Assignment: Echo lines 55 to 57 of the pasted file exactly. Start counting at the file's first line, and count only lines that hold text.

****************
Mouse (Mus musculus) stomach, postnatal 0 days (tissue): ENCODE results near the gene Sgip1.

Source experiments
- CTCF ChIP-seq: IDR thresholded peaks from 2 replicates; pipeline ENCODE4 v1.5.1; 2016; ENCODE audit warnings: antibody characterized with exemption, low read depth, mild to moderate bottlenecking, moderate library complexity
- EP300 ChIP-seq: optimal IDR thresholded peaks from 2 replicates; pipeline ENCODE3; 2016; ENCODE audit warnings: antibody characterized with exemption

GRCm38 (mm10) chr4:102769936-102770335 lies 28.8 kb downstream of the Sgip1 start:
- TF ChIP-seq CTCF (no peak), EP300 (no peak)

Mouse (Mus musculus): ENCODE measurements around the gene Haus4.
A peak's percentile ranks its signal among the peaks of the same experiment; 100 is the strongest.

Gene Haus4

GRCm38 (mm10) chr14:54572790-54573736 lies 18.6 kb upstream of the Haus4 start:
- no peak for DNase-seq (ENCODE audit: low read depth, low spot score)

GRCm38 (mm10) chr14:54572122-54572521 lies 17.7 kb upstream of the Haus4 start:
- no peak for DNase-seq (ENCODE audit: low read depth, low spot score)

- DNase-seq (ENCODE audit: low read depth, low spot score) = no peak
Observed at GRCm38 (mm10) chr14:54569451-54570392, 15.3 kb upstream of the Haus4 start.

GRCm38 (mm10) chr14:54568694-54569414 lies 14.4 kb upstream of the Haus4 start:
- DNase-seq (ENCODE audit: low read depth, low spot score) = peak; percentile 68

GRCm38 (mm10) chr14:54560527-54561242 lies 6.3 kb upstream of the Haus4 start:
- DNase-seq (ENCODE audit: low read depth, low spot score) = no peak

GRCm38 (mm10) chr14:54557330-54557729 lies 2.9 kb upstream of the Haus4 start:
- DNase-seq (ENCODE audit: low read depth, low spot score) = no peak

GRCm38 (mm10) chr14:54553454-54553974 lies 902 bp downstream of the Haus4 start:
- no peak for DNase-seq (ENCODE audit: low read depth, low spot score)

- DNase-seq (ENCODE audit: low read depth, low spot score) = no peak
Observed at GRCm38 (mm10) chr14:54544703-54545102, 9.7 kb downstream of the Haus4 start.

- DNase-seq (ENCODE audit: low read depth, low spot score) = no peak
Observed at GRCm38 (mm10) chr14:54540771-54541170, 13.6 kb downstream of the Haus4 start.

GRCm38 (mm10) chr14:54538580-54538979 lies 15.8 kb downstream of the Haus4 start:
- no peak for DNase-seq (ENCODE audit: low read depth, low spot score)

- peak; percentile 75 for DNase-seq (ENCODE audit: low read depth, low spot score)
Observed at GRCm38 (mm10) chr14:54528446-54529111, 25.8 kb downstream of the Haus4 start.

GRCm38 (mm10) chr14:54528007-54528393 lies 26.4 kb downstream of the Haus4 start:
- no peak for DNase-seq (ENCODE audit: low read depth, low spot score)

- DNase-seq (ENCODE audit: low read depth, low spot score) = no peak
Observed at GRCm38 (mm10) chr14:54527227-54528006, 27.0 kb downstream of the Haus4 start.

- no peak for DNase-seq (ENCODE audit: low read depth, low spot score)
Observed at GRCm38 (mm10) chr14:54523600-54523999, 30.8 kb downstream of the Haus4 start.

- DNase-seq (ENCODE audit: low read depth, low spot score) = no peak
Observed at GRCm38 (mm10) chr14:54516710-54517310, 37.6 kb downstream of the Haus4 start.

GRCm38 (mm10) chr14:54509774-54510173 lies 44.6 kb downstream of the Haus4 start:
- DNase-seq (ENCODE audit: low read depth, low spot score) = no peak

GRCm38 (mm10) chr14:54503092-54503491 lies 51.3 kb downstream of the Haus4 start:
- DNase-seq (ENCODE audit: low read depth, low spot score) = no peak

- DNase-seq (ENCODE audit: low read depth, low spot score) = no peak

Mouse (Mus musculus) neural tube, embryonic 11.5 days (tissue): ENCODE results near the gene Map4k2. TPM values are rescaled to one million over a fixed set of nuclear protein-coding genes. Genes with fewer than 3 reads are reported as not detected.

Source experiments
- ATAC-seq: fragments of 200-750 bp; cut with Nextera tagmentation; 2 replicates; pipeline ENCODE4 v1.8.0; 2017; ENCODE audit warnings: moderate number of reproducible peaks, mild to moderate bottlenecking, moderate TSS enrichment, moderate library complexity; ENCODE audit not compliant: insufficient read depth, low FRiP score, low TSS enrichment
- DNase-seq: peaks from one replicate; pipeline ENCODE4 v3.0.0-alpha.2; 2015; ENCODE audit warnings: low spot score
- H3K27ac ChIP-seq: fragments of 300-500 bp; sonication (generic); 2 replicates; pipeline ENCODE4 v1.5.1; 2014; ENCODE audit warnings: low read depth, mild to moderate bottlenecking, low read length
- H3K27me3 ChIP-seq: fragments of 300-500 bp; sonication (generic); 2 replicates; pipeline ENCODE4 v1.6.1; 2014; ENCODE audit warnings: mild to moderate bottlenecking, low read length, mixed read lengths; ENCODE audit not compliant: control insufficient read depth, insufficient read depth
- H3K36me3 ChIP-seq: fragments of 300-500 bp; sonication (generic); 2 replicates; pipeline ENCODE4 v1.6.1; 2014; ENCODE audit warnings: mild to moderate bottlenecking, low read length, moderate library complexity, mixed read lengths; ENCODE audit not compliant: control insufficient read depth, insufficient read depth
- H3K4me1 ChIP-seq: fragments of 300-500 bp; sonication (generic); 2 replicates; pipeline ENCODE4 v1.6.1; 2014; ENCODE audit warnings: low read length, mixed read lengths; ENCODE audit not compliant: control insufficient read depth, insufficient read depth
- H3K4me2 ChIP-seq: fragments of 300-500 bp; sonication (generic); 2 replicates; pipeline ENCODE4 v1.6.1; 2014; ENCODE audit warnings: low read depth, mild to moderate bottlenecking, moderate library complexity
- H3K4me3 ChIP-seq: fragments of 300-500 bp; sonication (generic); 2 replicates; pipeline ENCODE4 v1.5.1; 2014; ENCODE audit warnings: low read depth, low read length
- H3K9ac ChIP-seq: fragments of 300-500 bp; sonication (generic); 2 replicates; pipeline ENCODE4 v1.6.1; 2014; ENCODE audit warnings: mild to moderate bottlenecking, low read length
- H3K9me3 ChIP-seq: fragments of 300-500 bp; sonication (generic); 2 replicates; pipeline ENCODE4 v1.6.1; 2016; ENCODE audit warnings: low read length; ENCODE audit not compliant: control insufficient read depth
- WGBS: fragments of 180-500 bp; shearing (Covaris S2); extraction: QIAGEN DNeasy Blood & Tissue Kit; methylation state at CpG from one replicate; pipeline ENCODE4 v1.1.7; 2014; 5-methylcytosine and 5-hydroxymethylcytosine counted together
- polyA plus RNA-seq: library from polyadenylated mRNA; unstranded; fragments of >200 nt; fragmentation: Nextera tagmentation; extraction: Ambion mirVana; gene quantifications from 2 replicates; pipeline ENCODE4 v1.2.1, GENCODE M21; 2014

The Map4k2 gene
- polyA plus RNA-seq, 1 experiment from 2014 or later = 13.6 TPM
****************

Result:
- H3K9ac ChIP-seq: fragments of 300-500 bp; sonication (generic); 2 replicates; pipeline ENCODE4 v1.6.1; 2014; ENCODE audit warnings: mild to moderate bottlenecking, low read length
- H3K9me3 ChIP-seq: fragments of 300-500 bp; sonication (generic); 2 replicates; pipeline ENCODE4 v1.6.1; 2016; ENCODE audit warnings: low read length; ENCODE audit not compliant: control insufficient read depth
- WGBS: fragments of 180-500 bp; shearing (Covaris S2); extraction: QIAGEN DNeasy Blood & Tissue Kit; methylation state at CpG from one replicate; pipeline ENCODE4 v1.1.7; 2014; 5-methylcytosine and 5-hydroxymethylcytosine counted together